When FOX’s Glee premiered way back in 2009 it was an undeniable cultural phenomenon. It’s first season was a weekly event that had social media abuzz, lots of laughs, scores of hit songs, and an ability to tap into social issues that were often completely ignored on most major network series. It was hilarious, moving, powerful, and one of the most original things on TV. And then the second season began…
For whatever reason, once the series moved into its subsequent years on the air the creative team behind it seemingly lost the ability to maintain ongoing storylines and character traits. Every once in awhile they would stumble upon an episode that would work on an individual basis but when it came to maintaining any individual elements across multiple episodes the show was a mess. Characters would swap romantic partners, professional ambitions, or just plain vanish at the drop of a dime to a point where you had to wonder if the individual episode writers ever even met to discuss what the plan was.
This creative chaos carried on through season five with only rare examples of clarity breaking through the muck so now we find ourselves three episodes into season six, which has been deemed by FOX to be the last. With only nine episodes remaining until the very end, it is an appropriate time to ask the question, “Is Glee still worth watching at all?” I think at this point most people assume the answer would be no, but after watching the first three hours of this final season I actually have to vote with a resounding YES.
In many ways, setting an end point is actually the best thing that has ever happened to the show. Having only this definitive number of episodes left has seemingly forced creator Ryan Murphy and company into mapping out a clear storyline that can wrap everything up nicely with a focus on consistent characters and believable plot twists.
Gone are the days of trying to balance storylines of the original cast all living in New York City with those of Mr. Schuester (Matthew Morrison) back in Ohio directing a new batch of students. The series is now back to being centrally located in William McKinley High School with Rachel Berry (Lea MIchele) back in town following an epically failed attempt at a television career in Hollywood. When she learns that Sue Sylvester (Jane Lynch), now the principal of the high school, has banned all fine arts at the school she decides to take it upon herself to restart the glee club from scratch. Helping her in this task is Kurt (Chris Colfer) who is using the task as his work experience semester at his performing arts college back in New York.
Together, (with a little help from some glee club alumni) Rachel and Kurt have built up a new – but small – group of misfits who can sing their hearts out despite being the so called outcasts of the school.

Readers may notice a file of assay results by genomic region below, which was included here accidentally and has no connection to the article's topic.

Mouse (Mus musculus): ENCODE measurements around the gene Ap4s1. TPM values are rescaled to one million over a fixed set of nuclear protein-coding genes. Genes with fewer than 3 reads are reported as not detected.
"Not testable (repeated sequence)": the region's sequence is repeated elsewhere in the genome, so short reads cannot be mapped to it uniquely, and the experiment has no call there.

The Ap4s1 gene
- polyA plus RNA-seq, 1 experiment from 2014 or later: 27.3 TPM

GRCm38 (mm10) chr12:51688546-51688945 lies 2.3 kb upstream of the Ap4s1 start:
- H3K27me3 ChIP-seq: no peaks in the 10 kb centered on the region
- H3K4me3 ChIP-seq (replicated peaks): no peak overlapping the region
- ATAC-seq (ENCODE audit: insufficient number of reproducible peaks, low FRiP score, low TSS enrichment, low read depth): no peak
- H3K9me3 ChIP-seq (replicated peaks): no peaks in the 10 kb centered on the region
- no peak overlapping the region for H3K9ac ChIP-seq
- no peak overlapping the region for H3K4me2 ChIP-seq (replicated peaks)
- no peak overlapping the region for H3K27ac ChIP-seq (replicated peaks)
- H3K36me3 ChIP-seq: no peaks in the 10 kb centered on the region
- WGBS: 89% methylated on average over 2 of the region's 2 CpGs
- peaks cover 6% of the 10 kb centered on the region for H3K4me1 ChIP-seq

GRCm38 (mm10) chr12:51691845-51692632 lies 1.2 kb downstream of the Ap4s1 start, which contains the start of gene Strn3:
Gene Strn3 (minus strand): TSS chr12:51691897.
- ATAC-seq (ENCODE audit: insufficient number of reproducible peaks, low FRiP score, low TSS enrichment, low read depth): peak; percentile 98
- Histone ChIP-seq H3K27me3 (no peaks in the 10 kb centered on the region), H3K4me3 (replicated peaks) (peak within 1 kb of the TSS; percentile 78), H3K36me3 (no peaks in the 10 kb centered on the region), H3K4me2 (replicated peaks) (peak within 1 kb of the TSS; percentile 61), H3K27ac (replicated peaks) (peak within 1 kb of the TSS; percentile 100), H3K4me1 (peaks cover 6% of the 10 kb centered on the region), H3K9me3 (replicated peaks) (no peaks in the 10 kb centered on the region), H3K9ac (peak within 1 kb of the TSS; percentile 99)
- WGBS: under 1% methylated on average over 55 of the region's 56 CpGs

This new batch of New Directioners won’t have an easy ride to winning their competitions though. Mr. Schuester has since moved on to coach at the much higher quality competing team, Vocal Adrenaline. And resident dreamboat Blaine (Darren Criss) has taken up coaching duties for the famed Dalton Academy Warblers after going through a rough breakup with Kurt and flunking out of college.
And that is pretty much the breadth of the show now – three different glee clubs getting ready to compete against each other in the eventual regional and sectional competitions. Much of the focus is still on the classic setting of William McKinley High but we seem destined to get some good interaction and competition between the groups as the season goes on and the series wraps up.
Other returning characters are also getting their time in their respective limelight like Coach Beiste (Dot Jones) going through a gender reassignment process, Santana (Naya Rivera) and Brittany (Heather Morris) are now engaged, and old Trouty Mouth (Chord Overstreet) is the new football coach at the high school. And even though the show still has a lot of characters with a lot of different wants and needs, they finally all feel of the same piece with a clear endgame in mind.
Now don’t get me wrong – it’s entirely possible that the creative team behind the show could still fumble the ball during the remaining nine episodes, but if these first three are any indication I think we’ll actually be in for a decent farewell to the series. The songs thus far have been great (their “Suddenly Seymour” and “Will You Love Me Tomorrow/Head Over Feet” are particular treats from the first three hours), the writing is refreshingly witty again, and the stories are contained in a way they should have been throughout the entire run.
Glee still isn’t perfect and certainly won’t win over the crowd that has absolutely grown to hate it over the years, but it has corrected many of its wrongs and is setting itself up for a relatively classy and poignant ending. So even though ratings are in the gutter, it’s definitely okay for fans to start coming back to see the show we’ve always wanted to be great end on a high note.